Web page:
A Labour MP has called for another national lockdown as coronavirus rates rose dramatically after an IT glitch caused 16,000 cases to go unreported.
Claudia Webbe, who was suspended from the Labour party last week after she was accused of sexual harassment tweeted: “Govt has lost total control of #COVID19. A national lockdown is needed. Extend both the eviction ban for renters & furlough scheme. Protect jobs & introduce a #WealthTax.”
Party leader Sir Keir Starmer has maintained that a second national lockdown would be a “government failure”.
Starmer said in September that a second lockdown would take an “immense toll on people’s physical and mental health and on the economy”, and accused the government of losing control of the testing system.
Govt has lost total
An initiative from Germany’s Social Democrat labour minister to give people the right to work from home is facing opposition from chancellor Angela Merkel’s conservatives and business groups, though a survey shows most workers like the idea.
The coronavirus pandemic has interrupted work flows in many companies in Europe’s largest economy, accelerating a trend to work partly from home and speeding up the digitisation of business organisation and communication.
But it has also created new problems such as working longer hours and pushing up stress levels, especially among parents juggling childcare and working from home.
Hubertus Heil from the co-governing, centre-left SPD told Deutschlandfunk radio on Monday that his draft law would give employees the right to work from home or somewhere else at least 24 days per year if the profession and work flows allow.
With the draft law, Heil wants to increase job satisfaction among employees and avoid
People who have booked holidays say they are left choosing between losing their money or breaking the law.
It is illegal for people living in Welsh areas subject to local lockdowns to leave their county except for essential reasons which do not include holidays.
People living in England’s hotspots are still able to travel.
But some people in Wales are struggling to get refunds for booked holidays they are no longer allowed to take.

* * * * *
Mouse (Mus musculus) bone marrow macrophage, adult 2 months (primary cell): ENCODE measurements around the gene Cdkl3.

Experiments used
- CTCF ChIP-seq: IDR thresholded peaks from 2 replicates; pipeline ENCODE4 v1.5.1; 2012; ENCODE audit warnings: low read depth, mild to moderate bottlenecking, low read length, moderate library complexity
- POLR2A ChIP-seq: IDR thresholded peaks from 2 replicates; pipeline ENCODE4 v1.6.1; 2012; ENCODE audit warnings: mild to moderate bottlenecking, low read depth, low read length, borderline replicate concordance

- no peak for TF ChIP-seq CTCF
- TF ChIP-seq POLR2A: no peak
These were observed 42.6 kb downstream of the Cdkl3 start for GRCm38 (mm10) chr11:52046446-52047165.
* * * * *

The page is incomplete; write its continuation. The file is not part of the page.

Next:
“I either flout the law or lose the money spent on my flights,” Jeff Norman from Cardiff said.
The 58-year-old was due to fly to Portugal on 5 October, having booked tickets before Cardiff became subject to a local lockdown.
Israel’s parliament has handed the government the power to ban mass protests during the country’s second nationwide coronavirus lockdown.
Demonstrators will be confined to groups of up to 20 people and must stay within 1km (0.6 miles) of their homes.
The law should have been part of a range of measures passed on Friday.
But the government struggled to get the necessary votes after critics accused it of trying to stifle protests against Prime Minister Benjamin Netanyahu.
For weeks, thousands of people have gathered outside his official residence in Jerusalem to demand he resign over corruption allegations and his handling of the pandemic. Mr Netanyahu has denied any wrongdoing.
The protests have continued despite a dramatic resurgence of Covid-19.
New local lockdown restrictions need to be “communicated better” by the government, a police and crime commissioner has said.
Households in the north-east of England are now banned from mixing indoors, including in pubs.
But councils were not given advance warning of the announcement, according to Northumbria’s PCC Kim McGuinness.
And she said the prime minister had added to confusion by not being able to accurately explain the new rules.